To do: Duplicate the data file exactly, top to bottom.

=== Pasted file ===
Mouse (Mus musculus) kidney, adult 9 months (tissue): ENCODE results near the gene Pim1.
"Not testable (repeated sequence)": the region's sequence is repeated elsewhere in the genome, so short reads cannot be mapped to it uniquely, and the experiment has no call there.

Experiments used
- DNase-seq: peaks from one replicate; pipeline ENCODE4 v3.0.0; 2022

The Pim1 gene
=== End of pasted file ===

Mouse (Mus musculus) kidney, adult 9 months (tissue): ENCODE results near the gene Pim1.
"Not testable (repeated sequence)": the region's sequence is repeated elsewhere in the genome, so short reads cannot be mapped to it uniquely, and the experiment has no call there.

Experiments used
- DNase-seq: peaks from one replicate; pipeline ENCODE4 v3.0.0; 2022

The Pim1 gene